I really enjoyed seeing Shirley’s garden through your eyes. She has some beautiful plantings, and I love the circle garden. The fact that she has a shady deck is perfect for Texas!

    Yes, and it felt so nice to be in the shade on the day I visited. I can see why she enjoys it so. —Pam

  3. Alison says:

    I just adore those octopus babies swimming in that pot. Thanks for showing us your views of Shirley’s garden.

    My pleasure, Alison. —Pam

  4. Ragna says:

    Beautiful! You’ve done justice to Shirley’s garden for sure. That’s a great picture of Shirley,too.

    Thank you for all your blogs, book, and garden tours. I love them all.

    Thank you for popping by and commenting, Ragna! I’ve admired your garden on “Central Texas Gardener” and on Shirley’s blog many a time. —Pam

  5. Great shots! I am in love with Shirley’s garden and all the brightness too. She has created so many different types of gardens on her property…I love all her areas so much!

    Shirley has made a very enticing garden that also inspires from a water-conserving point of view. Lots of inspiration to be gleaned here. —Pam

  6. I’ve always known Shirley’s garden was beautiful and you’ve done it justice! Thanks for showing a little more of her potted collection too!

    I wish I could have done her deck garden justice, but my camera didn’t cooperate that day (or I was just too tired after my talk earlier in the day). She has a really interesting collection of plants on the deck. —Pam

  7. Shirley’s garden is wonderful & it’s cool to see it through your lens. I’m envious that y’all can grow Bismarckia nobilis and great agaves but don’t covet your summer heat!

    I’m jealous that she can grow that Bismarck palm too, Peter. San Antonio is a bit warmer in the winter than Austin, and while I have seen two Bismarcks in Austin in all the years I’ve lived here, they are vulnerable to occasional hard freezes. While I don’t covet our summer heat either, our agaves do, and for that I’m grateful! —Pam

  8. Lisa at Greenbow says:

    And thank you for taking us along with you. Love those Xeric plants.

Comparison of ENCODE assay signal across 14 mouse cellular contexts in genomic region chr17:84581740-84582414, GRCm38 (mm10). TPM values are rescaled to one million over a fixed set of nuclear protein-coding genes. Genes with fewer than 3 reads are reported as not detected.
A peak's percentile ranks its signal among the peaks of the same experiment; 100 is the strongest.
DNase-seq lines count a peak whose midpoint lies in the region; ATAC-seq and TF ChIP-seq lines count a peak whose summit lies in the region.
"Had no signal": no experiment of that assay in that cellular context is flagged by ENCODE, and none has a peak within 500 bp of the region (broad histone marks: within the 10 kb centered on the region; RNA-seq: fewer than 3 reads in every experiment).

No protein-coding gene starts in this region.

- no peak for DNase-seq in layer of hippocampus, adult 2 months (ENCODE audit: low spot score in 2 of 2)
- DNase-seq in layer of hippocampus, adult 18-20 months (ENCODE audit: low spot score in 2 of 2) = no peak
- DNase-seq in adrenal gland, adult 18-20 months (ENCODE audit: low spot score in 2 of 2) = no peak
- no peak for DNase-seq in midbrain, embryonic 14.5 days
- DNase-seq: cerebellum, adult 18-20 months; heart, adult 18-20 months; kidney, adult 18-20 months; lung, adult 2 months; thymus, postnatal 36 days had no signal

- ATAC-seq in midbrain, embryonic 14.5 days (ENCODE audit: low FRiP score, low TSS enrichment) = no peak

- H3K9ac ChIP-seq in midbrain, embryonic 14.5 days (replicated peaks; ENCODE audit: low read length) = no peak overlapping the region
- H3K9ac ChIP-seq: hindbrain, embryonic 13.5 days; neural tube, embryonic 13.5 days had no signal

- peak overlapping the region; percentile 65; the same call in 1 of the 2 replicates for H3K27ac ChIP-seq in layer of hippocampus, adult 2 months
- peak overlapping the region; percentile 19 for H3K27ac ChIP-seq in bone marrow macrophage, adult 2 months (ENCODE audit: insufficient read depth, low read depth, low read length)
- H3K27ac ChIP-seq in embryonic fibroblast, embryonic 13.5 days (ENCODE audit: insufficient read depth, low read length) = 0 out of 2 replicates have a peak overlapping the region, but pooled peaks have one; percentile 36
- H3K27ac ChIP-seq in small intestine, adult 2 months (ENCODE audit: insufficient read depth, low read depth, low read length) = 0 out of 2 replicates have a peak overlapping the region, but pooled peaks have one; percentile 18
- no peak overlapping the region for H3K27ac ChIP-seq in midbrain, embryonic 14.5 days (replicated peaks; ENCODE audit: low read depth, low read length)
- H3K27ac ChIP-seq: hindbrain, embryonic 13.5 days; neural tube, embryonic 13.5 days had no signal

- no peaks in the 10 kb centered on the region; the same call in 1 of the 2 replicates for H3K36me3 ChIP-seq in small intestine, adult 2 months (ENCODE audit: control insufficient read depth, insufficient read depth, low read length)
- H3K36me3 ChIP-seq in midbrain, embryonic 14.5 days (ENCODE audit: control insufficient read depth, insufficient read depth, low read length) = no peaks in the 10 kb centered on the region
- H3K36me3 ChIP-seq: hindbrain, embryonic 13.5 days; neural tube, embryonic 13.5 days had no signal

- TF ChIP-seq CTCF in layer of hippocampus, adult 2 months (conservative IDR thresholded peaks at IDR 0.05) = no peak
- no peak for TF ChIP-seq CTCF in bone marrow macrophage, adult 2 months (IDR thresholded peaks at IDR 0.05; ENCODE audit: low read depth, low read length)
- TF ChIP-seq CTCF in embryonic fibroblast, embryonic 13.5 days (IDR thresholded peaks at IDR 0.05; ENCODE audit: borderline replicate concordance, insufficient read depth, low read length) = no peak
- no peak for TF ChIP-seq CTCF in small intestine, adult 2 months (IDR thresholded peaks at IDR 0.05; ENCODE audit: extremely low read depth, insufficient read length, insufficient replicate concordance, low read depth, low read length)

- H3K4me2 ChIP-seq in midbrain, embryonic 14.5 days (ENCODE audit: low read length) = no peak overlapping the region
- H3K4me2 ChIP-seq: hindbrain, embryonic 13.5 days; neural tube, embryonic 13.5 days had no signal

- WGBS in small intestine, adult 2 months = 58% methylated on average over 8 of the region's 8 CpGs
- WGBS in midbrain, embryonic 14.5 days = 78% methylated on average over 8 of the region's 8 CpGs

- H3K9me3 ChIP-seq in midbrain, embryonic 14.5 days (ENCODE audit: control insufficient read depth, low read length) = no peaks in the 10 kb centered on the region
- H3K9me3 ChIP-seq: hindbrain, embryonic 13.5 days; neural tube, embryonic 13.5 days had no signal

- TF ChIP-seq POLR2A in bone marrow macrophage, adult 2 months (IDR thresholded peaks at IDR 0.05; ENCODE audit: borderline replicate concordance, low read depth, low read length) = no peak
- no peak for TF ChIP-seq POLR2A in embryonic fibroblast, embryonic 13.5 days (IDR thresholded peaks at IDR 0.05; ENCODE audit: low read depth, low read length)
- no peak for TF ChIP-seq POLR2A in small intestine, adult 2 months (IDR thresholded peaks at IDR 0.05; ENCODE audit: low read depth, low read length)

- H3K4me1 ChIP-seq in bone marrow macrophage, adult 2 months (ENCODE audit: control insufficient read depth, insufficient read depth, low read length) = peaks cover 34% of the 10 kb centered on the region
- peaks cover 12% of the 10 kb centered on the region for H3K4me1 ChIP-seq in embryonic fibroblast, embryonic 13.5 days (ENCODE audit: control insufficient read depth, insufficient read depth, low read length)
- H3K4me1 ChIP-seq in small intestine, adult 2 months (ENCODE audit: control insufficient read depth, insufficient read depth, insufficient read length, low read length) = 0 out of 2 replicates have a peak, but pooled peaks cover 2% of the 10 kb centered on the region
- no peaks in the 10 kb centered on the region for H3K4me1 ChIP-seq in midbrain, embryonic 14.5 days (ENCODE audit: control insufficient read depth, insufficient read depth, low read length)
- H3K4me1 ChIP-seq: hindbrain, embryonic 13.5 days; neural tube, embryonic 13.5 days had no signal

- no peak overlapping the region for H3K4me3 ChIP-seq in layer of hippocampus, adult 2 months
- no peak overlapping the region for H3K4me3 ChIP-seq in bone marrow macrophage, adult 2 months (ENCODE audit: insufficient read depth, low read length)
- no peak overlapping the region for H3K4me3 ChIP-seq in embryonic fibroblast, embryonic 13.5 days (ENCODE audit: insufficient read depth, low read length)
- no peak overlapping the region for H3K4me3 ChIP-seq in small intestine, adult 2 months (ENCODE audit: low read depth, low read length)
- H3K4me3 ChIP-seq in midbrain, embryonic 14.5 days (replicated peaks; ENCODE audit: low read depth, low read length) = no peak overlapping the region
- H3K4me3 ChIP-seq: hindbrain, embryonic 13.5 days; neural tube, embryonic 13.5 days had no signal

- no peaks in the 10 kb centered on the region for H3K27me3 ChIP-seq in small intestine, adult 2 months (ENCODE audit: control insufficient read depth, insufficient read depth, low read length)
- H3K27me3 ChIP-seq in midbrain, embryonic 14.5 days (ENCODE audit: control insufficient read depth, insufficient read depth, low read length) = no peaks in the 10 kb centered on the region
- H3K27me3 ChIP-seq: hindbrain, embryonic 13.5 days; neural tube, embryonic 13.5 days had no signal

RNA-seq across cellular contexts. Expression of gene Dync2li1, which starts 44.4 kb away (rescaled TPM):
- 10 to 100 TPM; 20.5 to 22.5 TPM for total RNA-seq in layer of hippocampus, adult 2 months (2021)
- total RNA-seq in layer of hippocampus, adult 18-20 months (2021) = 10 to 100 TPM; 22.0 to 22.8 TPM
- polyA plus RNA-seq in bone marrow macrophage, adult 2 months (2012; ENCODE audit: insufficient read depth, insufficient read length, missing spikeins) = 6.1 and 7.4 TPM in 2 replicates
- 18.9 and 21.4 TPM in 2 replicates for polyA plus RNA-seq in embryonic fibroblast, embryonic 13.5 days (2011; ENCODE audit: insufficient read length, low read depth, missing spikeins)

My pleasure, Lisa. —Pam

  9. Scott Weber says:

    It’s always a treat to see Shirley’s garden…thanks for the tour, Pam!

    You’re welcome, Scott. See you in a few days! —Pam

  10. ricki says:

    If we just didn’t blow every available dollar on plants, we would all be clamoring to fly you in to capture our gardens as only you can. You definitely added to Shirley’s mystique here.

    Ha! Thanks for the compliment, Ricki. Shirley’s garden was quite photogenic with all those billowy grasses and golden, structural yuccas. —Pam

  11. Thanks for a great tour of Shirley’s garden. I never noticed the golden theme until mentioned it.

    It really jumped out at me, Michael, but it might be a summer thing. She also has a lot of lovely blue-green structural plants and silvery groundcovers. —Pam

  12. Nice take on her garden; you really captured the essence of her circle or wheel garden. That first photo, and seeing that pulling up in my car, was almost as stunning as their oaks…almost!

    Yes, lots of oaks! I wish I could have captured her shade gardens better, but it was early afternoon, with deep shadows under the trees. —Pam

  13. Shirley says:

    Gold and silver–never quite thought of it that way and that’s just one of the many fun things that come from a blogger garden visit. I enjoyed your visit and seeing my garden on Digging along with your perspective. I also enjoyed the comments so thank you all for those too.

    The deck always looks “lived in” so I don’t think to blog about it. I will give it a try soon.

    Now the Christmas carol “Silver and Gold” is going through my head, Shirley. Your garden is so inviting, with interesting plants for sun and shade. Thanks so much for inviting me to see it! —Pam

  14. What a beautiful garden — in such harsh conditions. Really great balance of paving, gravel, and plants.

  15. I LOVE this landscape! Great ideas for color and variety in a low-water environment.

  16. Rae Ann Burman says: